As a side note, reasons as to why he might have claimed to be a self proclaimed prophet is because due to all the chaos and the violence that is going on between the "Muslims" in the middle east they feel like they have lost the sense of direction according to the true Islam. Muslim are told in the Quran that when Islam needs to be restored back in a case(s) like this, there will appear a Messiah, a reformer who will help lead the Muslim people and implement the true teachings back into their lives. There is 1 branch of the Islam that believes that the reformer/Messiah has already appeared in the Latter days and there is a large population that is still in search of this person.
A recent trend has been growing in East and Southeast Asia. The governments of countries such as Malaysia, Singapore, S.A.R. Hong Kong, and South Korea have been pushing for more and more foreign students to come and study in their countries.
As a quick side note, South Korea is building an Int'l University in New Songdo City located inside of Incheon. The purpose is to have an up-to-date facility teaching all students classes in English so that they can earn their degree here rather than somewhere more expensive like the United States.
Currently Malaysia is seeking to gain at least 100,000 students from overseas to attend a university in Malaysia by next year while Singapore plans to increase it's number from 97,000 students in 2008 to 150,000 students by 2015.
Though Malaysia is absent from the the world's top universities ranking, Malaysia is working hard and is progressing towards it goal. Currently, most of thee 71,000 students foreign students enrolled in Malaysia are in private institutions since Malaysia has a 5 percent cap for foreign students who attend public universities; 5%. Malaysia has also made progress in that it liberalized education by allowing private institutions to be set up in the 1990s. Malaysia has around 20 public universities, 36 private, and 5 foreign branch campuses.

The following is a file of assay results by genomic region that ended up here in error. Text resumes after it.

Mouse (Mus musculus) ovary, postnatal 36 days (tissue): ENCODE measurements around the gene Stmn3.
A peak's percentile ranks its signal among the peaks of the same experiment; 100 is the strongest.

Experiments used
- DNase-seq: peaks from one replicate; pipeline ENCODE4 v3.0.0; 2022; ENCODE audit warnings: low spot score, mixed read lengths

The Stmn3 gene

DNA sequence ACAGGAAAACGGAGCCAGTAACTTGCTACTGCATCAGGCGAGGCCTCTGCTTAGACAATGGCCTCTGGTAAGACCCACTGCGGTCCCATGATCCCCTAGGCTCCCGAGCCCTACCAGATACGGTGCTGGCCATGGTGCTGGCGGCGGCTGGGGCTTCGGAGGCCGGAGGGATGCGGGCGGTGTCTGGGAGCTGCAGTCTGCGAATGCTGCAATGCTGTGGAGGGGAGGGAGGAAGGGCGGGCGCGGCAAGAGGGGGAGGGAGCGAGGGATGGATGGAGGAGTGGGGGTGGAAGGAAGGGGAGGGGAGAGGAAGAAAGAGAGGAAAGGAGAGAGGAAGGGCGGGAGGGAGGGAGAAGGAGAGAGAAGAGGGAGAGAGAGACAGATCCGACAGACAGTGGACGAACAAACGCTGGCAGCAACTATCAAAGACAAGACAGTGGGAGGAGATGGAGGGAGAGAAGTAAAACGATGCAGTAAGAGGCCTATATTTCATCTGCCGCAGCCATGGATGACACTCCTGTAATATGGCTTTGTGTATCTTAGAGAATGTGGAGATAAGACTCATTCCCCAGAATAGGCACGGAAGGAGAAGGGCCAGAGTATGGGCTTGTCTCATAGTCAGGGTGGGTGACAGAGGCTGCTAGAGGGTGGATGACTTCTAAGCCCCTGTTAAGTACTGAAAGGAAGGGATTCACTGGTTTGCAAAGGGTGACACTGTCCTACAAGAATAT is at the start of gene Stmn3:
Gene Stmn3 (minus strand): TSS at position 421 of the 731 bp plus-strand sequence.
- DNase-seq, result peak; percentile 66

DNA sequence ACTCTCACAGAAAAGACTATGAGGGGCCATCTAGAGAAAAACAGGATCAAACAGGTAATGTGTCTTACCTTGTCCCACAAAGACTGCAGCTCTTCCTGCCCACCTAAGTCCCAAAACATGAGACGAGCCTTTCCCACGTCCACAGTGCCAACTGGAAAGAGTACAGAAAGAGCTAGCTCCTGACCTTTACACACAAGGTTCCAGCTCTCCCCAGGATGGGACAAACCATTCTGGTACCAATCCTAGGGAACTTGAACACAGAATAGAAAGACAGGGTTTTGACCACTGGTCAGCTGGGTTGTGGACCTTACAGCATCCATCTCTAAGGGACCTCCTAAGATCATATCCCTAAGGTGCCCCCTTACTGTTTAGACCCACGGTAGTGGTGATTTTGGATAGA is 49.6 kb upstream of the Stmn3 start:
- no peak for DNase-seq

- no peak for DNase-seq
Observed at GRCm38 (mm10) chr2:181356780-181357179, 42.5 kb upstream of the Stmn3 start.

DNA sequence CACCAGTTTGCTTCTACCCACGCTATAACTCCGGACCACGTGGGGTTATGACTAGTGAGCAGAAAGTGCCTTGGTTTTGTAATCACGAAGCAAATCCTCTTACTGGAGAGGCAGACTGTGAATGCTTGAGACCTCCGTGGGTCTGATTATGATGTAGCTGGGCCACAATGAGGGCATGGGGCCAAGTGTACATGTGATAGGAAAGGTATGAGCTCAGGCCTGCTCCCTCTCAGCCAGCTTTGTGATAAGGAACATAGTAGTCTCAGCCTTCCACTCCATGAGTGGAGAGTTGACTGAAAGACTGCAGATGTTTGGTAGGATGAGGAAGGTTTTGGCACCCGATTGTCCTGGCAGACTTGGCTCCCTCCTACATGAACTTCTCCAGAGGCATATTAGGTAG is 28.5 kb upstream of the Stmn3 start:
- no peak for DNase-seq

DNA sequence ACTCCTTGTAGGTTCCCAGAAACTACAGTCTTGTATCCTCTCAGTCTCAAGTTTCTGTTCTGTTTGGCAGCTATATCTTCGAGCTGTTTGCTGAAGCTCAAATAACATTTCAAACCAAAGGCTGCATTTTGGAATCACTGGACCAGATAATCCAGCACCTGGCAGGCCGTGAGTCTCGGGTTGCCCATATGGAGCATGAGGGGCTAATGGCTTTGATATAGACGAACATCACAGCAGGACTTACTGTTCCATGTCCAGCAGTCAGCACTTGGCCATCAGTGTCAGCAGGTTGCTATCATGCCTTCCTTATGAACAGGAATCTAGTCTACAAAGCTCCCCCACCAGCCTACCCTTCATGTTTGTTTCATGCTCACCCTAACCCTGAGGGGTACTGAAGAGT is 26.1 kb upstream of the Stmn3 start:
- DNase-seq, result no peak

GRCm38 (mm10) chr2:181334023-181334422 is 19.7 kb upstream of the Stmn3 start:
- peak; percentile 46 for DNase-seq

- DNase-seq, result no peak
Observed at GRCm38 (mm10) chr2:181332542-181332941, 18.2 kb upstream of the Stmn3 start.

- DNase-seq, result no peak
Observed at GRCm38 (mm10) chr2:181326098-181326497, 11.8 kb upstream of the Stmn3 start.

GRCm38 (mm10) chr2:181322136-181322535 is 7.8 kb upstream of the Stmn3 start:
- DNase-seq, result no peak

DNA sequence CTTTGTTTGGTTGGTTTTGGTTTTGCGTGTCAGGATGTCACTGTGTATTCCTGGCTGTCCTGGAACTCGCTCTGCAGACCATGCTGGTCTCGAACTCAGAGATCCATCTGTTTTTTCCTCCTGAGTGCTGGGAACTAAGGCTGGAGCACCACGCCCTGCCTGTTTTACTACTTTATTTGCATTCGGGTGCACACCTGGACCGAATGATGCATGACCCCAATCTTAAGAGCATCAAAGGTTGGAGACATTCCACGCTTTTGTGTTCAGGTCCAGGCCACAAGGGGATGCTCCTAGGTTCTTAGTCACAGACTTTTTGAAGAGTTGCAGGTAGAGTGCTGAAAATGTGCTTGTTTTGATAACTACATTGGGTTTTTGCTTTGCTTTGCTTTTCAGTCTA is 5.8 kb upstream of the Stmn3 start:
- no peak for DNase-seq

Here's an interesting quote.
"Morshidi Sirat, director of the National Higher Education Research Institute at the Universiti Sains Malaysia, said that now that more Malaysians of Chinese and Indian ethnicity can enroll in public universities, thanks to the removal in 2004 of a quota system that had favored ethnic Malays and indigenous groups, local enrollments have declined slightly at private institutions. Private providers have been trying to attract more foreigners to take their place, he said."This was interesting in that it talked about the ethnic tensions that we have discussed in class. It was also stated in that article that after 9-11, students have been looking at other options since US Visa requirements became stricter; so Malaysia benefited by receiving more students, probably Muslim students and other students in Asia. We'll see how the education is in Malaysia in the future, the article only mentioned numbers. It didn't make any reference to the quality of education that Malaysia has.
Friday, September 18, 2009